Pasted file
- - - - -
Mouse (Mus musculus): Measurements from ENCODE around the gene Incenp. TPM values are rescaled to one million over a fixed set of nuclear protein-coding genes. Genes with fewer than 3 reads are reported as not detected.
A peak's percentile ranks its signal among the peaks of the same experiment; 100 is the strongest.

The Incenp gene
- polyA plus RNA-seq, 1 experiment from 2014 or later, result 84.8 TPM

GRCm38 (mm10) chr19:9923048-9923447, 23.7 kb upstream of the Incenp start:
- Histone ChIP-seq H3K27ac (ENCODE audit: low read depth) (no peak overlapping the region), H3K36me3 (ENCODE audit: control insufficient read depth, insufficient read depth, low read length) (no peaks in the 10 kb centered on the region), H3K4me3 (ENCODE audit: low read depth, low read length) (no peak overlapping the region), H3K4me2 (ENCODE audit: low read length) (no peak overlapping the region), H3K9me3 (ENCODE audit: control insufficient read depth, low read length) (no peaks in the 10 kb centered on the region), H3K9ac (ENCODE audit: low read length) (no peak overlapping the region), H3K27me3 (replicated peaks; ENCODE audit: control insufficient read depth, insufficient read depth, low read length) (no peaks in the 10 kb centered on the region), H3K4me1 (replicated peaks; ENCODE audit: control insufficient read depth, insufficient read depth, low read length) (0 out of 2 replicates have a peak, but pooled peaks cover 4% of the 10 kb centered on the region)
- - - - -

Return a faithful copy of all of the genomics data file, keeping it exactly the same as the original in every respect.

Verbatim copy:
Mouse (Mus musculus): Measurements from ENCODE around the gene Incenp. TPM values are rescaled to one million over a fixed set of nuclear protein-coding genes. Genes with fewer than 3 reads are reported as not detected.
A peak's percentile ranks its signal among the peaks of the same experiment; 100 is the strongest.

The Incenp gene
- polyA plus RNA-seq, 1 experiment from 2014 or later, result 84.8 TPM

GRCm38 (mm10) chr19:9923048-9923447, 23.7 kb upstream of the Incenp start:
- Histone ChIP-seq H3K27ac (ENCODE audit: low read depth) (no peak overlapping the region), H3K36me3 (ENCODE audit: control insufficient read depth, insufficient read depth, low read length) (no peaks in the 10 kb centered on the region), H3K4me3 (ENCODE audit: low read depth, low read length) (no peak overlapping the region), H3K4me2 (ENCODE audit: low read length) (no peak overlapping the region), H3K9me3 (ENCODE audit: control insufficient read depth, low read length) (no peaks in the 10 kb centered on the region), H3K9ac (ENCODE audit: low read length) (no peak overlapping the region), H3K27me3 (replicated peaks; ENCODE audit: control insufficient read depth, insufficient read depth, low read length) (no peaks in the 10 kb centered on the region), H3K4me1 (replicated peaks; ENCODE audit: control insufficient read depth, insufficient read depth, low read length) (0 out of 2 replicates have a peak, but pooled peaks cover 4% of the 10 kb centered on the region)